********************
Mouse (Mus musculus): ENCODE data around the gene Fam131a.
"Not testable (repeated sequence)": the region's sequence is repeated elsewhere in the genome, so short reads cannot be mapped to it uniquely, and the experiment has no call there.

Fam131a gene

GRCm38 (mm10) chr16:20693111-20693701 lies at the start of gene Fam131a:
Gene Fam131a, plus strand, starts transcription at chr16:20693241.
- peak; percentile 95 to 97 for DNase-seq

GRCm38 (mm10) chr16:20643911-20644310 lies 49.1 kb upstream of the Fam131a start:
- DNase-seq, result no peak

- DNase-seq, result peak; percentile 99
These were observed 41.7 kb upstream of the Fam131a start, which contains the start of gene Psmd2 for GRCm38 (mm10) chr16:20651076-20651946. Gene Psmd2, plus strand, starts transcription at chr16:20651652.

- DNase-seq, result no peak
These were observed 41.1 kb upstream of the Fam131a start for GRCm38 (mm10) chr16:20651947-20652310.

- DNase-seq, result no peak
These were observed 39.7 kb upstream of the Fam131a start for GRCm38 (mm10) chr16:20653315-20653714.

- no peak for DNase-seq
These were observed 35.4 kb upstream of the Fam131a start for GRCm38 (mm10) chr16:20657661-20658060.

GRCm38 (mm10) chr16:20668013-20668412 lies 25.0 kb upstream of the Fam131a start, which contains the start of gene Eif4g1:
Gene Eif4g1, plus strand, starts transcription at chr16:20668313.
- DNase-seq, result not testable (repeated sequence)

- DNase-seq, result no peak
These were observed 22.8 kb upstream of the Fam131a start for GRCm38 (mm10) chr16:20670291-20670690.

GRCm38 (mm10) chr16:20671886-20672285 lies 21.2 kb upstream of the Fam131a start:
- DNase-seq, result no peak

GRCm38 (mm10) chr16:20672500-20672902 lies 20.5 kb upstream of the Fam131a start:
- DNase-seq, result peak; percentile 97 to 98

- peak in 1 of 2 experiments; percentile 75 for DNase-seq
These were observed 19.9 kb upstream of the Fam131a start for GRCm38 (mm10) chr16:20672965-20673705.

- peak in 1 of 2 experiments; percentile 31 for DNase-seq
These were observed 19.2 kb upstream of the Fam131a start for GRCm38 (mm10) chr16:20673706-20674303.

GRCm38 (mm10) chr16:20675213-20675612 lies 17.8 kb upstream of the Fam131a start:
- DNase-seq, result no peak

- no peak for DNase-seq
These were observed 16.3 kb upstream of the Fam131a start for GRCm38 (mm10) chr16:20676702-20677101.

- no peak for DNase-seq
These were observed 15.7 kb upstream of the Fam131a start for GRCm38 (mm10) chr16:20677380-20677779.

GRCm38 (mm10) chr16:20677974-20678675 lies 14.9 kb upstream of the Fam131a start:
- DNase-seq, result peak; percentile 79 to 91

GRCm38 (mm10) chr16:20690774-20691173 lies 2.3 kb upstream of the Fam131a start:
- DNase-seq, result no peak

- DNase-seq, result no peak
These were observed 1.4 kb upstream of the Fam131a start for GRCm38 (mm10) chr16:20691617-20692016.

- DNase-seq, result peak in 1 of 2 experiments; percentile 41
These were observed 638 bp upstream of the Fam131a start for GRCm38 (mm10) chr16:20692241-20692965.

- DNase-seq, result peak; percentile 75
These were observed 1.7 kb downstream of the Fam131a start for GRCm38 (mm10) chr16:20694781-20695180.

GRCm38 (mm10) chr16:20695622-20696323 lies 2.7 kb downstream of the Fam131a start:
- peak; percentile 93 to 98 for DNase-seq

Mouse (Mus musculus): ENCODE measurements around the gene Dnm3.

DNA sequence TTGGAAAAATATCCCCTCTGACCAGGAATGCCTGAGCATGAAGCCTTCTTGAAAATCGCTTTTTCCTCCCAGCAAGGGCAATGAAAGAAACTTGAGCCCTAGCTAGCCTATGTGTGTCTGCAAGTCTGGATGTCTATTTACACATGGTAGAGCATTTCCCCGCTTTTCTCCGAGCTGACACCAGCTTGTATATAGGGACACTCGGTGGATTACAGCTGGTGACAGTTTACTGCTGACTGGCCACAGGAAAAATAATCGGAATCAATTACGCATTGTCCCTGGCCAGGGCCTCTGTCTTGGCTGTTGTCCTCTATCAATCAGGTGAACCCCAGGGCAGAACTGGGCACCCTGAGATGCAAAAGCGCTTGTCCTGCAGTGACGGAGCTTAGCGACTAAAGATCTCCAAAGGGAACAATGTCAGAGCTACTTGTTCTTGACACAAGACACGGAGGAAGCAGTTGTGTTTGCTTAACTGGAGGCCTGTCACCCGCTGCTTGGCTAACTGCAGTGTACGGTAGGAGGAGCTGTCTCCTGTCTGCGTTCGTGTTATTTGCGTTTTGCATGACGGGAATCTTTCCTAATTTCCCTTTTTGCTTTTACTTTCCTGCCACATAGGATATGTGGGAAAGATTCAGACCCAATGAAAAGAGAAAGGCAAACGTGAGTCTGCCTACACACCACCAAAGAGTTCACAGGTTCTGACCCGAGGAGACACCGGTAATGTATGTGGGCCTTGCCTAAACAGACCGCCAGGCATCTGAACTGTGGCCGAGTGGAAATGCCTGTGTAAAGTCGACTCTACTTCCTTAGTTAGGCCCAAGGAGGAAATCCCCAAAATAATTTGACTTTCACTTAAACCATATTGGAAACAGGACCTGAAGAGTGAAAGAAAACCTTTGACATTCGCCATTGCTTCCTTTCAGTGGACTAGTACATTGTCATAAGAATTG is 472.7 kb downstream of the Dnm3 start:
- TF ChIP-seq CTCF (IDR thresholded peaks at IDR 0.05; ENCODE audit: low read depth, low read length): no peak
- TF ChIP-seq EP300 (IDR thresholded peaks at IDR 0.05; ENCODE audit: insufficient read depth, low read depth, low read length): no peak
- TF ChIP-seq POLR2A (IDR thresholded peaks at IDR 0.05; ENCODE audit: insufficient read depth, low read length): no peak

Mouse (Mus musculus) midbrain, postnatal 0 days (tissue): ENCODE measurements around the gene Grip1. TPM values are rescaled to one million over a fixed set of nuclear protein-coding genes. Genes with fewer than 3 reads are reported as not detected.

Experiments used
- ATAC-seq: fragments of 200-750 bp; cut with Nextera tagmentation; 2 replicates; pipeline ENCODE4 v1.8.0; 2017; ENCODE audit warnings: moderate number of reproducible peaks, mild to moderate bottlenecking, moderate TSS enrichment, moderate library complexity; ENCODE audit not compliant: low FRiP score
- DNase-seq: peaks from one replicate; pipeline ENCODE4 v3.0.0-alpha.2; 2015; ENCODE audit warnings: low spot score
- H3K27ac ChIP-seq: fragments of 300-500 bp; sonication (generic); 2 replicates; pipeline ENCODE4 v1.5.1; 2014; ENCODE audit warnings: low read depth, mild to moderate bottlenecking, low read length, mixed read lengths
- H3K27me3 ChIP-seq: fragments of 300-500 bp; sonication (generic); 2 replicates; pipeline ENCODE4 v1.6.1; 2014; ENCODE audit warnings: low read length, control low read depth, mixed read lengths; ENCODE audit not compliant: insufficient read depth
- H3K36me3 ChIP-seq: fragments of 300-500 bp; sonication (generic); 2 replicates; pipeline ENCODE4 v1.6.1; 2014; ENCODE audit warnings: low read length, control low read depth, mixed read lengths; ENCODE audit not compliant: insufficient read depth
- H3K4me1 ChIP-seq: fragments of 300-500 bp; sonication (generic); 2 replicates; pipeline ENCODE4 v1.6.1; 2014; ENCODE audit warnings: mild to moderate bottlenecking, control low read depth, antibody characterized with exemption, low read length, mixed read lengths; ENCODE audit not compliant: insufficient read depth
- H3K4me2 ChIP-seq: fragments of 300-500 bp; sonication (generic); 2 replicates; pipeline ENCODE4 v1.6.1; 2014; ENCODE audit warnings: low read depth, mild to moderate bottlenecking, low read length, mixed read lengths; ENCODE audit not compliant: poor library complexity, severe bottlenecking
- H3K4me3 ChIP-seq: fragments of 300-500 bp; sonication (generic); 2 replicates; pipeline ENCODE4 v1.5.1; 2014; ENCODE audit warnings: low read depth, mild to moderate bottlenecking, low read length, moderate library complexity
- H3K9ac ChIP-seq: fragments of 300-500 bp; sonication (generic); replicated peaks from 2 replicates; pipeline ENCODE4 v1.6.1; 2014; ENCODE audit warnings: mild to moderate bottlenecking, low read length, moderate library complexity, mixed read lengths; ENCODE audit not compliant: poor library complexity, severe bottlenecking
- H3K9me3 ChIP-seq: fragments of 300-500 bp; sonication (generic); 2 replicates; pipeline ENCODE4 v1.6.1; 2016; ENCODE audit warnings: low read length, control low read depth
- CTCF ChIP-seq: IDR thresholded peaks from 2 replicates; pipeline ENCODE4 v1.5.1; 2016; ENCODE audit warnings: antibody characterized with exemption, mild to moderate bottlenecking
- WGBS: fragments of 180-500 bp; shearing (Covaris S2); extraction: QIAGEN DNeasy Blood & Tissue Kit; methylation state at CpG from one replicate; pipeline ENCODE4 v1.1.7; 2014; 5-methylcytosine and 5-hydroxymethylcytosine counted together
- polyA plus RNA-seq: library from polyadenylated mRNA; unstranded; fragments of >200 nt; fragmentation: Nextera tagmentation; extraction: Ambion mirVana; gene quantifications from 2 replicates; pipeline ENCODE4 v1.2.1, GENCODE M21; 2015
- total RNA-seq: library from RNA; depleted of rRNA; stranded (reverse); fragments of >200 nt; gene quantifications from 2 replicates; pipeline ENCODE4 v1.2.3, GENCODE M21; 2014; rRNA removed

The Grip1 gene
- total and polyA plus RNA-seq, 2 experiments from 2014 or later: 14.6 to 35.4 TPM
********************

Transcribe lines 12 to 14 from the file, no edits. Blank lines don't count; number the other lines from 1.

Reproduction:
These were observed 41.1 kb upstream of the Fam131a start for GRCm38 (mm10) chr16:20651947-20652310.

- DNase-seq, result no peak
These were observed 39.7 kb upstream of the Fam131a start for GRCm38 (mm10) chr16:20653315-20653714.